C : From the car park shown : Exit the car park (Eastwards) through the entrance at the bend on Connolly Way. Carry straight ahead SE) to arrive at the start of Wellington Quay and on your right a footbridge over the river. Turn right and cross the bridge. Once over the bridge turn right onto the rising pedestrian ramp and follow the route instructions from this point.

Have I earned your “Like”?

If you find this information entertaining or useful I’d really appreciate your Facebook “Like”. You can click on the Facebook button near the top right of this page or or visit my Facebook Page: Walking With David. Thank you.

Ramblers’ know-how : Naming the banks of a river.

I mention that in this walk you will walk along the right bank of the river. It doesn’t matter whether you are walking away from Drogheda to Oldbridge, with the river on your right; or if you are walking away from Oldbridge toward Drogheda with the river on your left; I still call it the right  bank of the river. Why is that?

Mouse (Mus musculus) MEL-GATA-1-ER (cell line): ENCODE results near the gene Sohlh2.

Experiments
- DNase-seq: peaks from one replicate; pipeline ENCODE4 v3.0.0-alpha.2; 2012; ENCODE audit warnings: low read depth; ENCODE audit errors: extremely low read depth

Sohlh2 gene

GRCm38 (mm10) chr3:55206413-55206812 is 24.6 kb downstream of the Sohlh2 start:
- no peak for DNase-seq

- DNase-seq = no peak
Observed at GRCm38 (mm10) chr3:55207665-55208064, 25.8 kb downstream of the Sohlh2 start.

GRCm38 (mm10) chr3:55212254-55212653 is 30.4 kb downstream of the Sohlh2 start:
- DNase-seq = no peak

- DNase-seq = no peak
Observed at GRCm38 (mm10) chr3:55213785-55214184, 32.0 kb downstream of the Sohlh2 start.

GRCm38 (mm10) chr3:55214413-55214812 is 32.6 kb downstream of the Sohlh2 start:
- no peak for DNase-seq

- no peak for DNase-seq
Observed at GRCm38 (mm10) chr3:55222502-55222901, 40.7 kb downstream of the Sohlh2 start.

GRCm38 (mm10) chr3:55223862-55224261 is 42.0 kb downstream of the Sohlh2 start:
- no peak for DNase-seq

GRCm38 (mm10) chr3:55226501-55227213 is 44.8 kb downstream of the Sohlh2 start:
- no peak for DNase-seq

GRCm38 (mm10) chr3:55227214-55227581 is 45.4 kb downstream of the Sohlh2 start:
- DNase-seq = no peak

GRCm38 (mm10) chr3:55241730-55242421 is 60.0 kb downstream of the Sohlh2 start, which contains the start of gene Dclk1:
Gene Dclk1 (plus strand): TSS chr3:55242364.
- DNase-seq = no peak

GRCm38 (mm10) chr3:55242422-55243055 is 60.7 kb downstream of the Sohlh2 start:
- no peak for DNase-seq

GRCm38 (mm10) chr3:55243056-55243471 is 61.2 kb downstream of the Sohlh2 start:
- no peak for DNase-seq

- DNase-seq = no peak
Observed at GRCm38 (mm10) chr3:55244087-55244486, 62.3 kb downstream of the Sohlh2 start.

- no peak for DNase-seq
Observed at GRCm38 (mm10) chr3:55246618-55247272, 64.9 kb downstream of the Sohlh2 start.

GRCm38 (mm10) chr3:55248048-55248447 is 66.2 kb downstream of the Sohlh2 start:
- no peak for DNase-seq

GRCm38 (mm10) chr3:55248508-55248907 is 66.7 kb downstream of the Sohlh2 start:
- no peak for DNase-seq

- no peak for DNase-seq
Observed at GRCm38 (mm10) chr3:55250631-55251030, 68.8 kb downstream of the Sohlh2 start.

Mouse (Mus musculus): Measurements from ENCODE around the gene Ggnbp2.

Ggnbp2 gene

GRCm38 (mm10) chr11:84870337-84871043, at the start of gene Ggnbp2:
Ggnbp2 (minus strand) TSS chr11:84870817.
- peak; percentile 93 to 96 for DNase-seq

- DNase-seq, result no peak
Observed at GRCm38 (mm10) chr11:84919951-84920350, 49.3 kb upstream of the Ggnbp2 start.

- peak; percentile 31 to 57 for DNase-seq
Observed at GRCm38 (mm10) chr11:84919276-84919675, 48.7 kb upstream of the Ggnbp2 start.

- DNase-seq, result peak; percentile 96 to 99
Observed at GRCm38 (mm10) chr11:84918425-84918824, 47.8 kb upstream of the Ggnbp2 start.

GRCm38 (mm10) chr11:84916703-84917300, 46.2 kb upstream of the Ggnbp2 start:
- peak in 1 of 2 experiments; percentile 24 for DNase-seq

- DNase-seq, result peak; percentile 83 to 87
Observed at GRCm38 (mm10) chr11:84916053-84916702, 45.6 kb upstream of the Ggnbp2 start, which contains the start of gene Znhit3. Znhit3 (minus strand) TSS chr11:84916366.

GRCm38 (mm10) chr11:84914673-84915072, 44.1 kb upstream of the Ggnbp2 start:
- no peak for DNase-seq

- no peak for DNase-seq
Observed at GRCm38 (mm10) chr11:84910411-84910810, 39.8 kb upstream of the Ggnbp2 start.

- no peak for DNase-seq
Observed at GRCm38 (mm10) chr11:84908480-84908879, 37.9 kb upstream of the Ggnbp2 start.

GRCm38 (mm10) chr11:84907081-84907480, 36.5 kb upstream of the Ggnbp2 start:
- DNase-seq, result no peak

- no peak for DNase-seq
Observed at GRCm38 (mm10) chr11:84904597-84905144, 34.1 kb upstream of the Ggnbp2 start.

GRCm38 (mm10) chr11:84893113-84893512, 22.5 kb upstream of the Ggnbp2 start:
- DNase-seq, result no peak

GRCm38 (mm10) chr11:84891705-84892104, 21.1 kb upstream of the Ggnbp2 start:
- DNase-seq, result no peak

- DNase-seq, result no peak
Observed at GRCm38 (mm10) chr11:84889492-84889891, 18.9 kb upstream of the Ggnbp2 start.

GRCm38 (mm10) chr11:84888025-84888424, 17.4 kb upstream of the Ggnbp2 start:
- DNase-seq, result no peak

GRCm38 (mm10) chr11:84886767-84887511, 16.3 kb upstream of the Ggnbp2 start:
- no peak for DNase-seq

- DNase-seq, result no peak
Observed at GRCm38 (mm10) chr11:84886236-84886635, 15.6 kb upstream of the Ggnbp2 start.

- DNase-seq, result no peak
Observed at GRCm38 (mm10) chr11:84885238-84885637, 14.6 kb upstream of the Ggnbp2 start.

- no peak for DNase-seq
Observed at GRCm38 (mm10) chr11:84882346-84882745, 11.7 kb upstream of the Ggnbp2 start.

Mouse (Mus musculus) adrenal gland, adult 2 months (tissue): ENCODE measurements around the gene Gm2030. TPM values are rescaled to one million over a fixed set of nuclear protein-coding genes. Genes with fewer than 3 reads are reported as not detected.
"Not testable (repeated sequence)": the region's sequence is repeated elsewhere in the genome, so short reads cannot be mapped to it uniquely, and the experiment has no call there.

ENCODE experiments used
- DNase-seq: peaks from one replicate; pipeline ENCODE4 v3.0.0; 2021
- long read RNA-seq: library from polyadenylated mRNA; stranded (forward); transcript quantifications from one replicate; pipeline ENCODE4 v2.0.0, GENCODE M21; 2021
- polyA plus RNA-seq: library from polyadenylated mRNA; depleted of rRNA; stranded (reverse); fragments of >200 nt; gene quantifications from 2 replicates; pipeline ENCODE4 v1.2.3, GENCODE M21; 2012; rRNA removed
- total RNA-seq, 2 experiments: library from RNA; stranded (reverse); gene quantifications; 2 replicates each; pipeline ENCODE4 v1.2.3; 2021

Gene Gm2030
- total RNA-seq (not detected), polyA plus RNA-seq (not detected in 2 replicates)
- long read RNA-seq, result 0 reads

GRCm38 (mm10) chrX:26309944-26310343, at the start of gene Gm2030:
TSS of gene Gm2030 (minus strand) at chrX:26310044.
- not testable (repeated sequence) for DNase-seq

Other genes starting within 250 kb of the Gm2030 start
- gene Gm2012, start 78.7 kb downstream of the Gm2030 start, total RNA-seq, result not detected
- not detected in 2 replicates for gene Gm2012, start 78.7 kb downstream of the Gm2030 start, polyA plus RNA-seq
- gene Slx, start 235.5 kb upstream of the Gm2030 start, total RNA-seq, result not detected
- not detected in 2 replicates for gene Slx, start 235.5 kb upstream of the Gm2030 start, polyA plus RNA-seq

Think of it this way. It’s customary when working out which is the left and which is the right bank of a river, to imagine that you are standing with your back toward the source of the river; the place it is flowing from. So, if you stood astride the river, a brook or a stream, it would be running from behind you, through you legs, and away  ahead of you.  Imagine you are doing that now, astride the Boyne, with you back toward’s Oldbridge and the river source, and your face toward Drogheda. The bank of the North side of the river would be the left bank, (your left) and the bank on the South side of the river would be the right bank (your right). Get it.